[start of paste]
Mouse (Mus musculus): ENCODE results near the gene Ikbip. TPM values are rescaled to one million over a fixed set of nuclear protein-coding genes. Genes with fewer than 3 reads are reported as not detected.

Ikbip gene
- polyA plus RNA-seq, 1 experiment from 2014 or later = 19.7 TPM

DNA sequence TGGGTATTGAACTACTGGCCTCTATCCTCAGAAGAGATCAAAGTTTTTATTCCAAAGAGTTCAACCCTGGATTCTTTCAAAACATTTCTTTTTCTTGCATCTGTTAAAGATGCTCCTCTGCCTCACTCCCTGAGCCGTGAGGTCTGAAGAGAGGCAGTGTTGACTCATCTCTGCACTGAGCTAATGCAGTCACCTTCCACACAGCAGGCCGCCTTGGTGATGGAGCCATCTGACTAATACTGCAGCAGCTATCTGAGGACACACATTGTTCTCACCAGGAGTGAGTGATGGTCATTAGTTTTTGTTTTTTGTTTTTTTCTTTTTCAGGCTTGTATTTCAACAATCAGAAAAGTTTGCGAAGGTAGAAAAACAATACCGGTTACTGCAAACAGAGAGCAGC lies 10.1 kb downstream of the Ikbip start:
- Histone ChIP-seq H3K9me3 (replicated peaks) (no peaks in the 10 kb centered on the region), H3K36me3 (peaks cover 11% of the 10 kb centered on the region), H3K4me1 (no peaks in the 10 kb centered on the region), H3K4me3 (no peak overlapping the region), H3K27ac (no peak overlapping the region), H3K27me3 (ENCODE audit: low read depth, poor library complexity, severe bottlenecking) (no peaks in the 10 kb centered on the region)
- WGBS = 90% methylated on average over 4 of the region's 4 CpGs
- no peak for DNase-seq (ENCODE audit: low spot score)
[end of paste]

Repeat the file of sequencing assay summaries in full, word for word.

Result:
Mouse (Mus musculus): ENCODE results near the gene Ikbip. TPM values are rescaled to one million over a fixed set of nuclear protein-coding genes. Genes with fewer than 3 reads are reported as not detected.

Ikbip gene
- polyA plus RNA-seq, 1 experiment from 2014 or later = 19.7 TPM

DNA sequence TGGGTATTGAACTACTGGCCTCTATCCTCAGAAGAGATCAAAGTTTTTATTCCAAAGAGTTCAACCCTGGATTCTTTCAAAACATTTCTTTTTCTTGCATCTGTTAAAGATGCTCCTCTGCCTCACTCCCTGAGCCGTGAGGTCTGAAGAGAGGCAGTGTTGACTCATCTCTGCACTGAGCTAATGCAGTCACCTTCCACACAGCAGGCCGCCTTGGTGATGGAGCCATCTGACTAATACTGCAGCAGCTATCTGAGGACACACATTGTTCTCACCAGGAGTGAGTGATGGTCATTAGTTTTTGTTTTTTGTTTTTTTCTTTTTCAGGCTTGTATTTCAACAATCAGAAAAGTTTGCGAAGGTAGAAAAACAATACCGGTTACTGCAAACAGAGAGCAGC lies 10.1 kb downstream of the Ikbip start:
- Histone ChIP-seq H3K9me3 (replicated peaks) (no peaks in the 10 kb centered on the region), H3K36me3 (peaks cover 11% of the 10 kb centered on the region), H3K4me1 (no peaks in the 10 kb centered on the region), H3K4me3 (no peak overlapping the region), H3K27ac (no peak overlapping the region), H3K27me3 (ENCODE audit: low read depth, poor library complexity, severe bottlenecking) (no peaks in the 10 kb centered on the region)
- WGBS = 90% methylated on average over 4 of the region's 4 CpGs
- no peak for DNase-seq (ENCODE audit: low spot score)